Our 100-Kilometre-An-Hour Inspiration: Jess Gallagher, Paralympic Medallist - Hope 103.2

Our 100-Kilometre-An-Hour Inspiration: Jess Gallagher, Paralympic Medallist

Paralympic medallist Jess Gallagher, who snow-skis and cycles blind, is urging Aussies to get their eyesight checked, and for good reason.

By Clare BruceFriday 14 Oct 2016Hope BreakfastGuests and ArtistsReading Time: 3 minutes

Listen: History-making Paralympian Jess Gallagher chats to Duncan. Image credit: Facebook

Hurtling along at 100 kilometres an hour downhill on snow – or at 50 kph on skinny wheels in a sloping velodrome – are terrifying thoughts for most people. But imagine doing it practically blind.

Paralympian Jess Gallagher, who has lost 90 percent of her sight to an incurable disease, has done both, winning bronze at Rio for the tandem 1-kilometre time trial, and at Vancouver and Sochi for the Alpine skiing slalom and giant slalom races.

Jess isn’t just an elite skier and track-cyclist, but a long jumper and javelinist too, and her Rio medal made her the first Australian to win medals in both a winter and summer Games. It’s never been done before by a Paralympian, or, for that matter an Olympian.

Still finding it hard to believe I have just become the first Australian athlete to medal at a summer AND winter Paralympics or Olympics. I am so incredibly proud to have fulfilled this dream, to have overcome the unqie challenges I’ve faced in transitioning between alpine skiing, track cycling and athletics, the ups and downs along the way and the incredible people who have been a part of this journey in helping me achieve this. Thank you to everyone for their incredible support and congratulations, it’s an honour to wear the green and gold and be a #proudparalympian @ausparalympics @paralympics ? Read more ‘Aussies Stunning Piece Of History’ http://www.dailytelegraph.com.au/sport/olympics-2016/paralympics-jessica-gallagher-becomes-first-australian-to-medal-at-both-summer-and-winter-games/news-story/721b9bcc5f42e2d6e2064621401159ab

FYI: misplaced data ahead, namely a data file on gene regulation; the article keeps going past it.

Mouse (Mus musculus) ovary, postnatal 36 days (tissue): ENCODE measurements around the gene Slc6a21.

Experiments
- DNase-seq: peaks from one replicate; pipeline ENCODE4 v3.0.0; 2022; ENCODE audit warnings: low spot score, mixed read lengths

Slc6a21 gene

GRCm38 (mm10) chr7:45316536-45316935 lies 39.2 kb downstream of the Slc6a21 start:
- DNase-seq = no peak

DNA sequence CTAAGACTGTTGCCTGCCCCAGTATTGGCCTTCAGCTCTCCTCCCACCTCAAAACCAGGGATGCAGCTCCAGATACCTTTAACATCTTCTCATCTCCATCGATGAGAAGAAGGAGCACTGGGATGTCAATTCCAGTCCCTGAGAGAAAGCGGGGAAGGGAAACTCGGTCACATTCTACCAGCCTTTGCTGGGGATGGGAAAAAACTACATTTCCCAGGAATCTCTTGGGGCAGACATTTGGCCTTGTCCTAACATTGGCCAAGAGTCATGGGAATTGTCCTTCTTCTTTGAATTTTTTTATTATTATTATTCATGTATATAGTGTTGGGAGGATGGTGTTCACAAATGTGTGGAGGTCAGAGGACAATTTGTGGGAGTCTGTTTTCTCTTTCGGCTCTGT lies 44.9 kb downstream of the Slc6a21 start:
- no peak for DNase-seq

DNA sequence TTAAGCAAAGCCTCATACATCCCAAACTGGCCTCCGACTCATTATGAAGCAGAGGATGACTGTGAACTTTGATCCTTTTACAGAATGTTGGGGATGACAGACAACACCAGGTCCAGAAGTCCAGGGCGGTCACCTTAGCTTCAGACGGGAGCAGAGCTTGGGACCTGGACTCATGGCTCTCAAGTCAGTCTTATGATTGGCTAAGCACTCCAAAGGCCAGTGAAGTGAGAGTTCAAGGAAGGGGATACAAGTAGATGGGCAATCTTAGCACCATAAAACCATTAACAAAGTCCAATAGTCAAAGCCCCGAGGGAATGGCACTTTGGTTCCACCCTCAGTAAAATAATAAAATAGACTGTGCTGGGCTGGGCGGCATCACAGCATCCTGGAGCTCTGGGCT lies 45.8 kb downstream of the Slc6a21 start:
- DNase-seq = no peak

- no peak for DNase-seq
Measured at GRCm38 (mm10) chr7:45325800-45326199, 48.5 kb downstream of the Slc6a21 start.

A photo posted by Jessica Gallagher (@jessgallagher86) on

Cycling & Skiing Blind, “A Little Crazy”

In a chat with Hope 103.2’s Duncan Robinson, Jess admitted the risky business of skiing and cycling blind is “a little crazy”.

For skiing, it’s her guide who helps her ‘see’ the mountain ahead of her.

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“My ‘adaptive technology’ that I use is a human being,” she said. “My guide skis 7 to 10 metres in front of me. We wear headsets, so we have ear pieces inside our helmets and a little microphone in front of our mouth, and my guide’s job is to basically act as my eyesight as we’re going down the mountain. He or she will give me verbal feedback and they’ll also be wearing a brightly coloured vest, so that I can see them a little bit as well.”

“Don’t Take Your Sight For Granted” Says Jess

Young woman struggling to read

Above: If you’re hunched over like this when you read, it’s time for an eye checkup!

For World Sight Day, on October 13, Jess is drawing attention to eye health and the need for Australians to get their sight checked. She pointed out that by 2020, around 100,000 Australians over 40 will go blind if action isn’t taken now, and said that many of us take our sight for granted.

“When I was 17 I lost over 90 percent of my eyesight to an incurable eye disease,” Jess said, “but over 90 percent of the vision loss that we’re seeing today is actually preventable.”

Many people don’t go to the doctor for a checkup unless they are in pain, but often eye diseases ‘sneak up’ painlessly.

She encouraged people to support World Sight Day and the Snap-For-Sight campaign run by Vision 20-20 Australia. The campaign encourages people to photograph something that they would greatly miss seeing if they lost their eyesight, then post it on social media with the hashtag #SnapForSight.

Jess also urged people to get their eyes tested.

“It’s really quick, it’s easy, it’s simple to make a booking, and there are a significant amount of Australians who have deteriorated eyesight that actually could’ve been prevented, or is actually curable.”

Many people don’t go to the doctor for a checkup unless they are in pain, but often eye diseases ‘sneak up’ painlessly.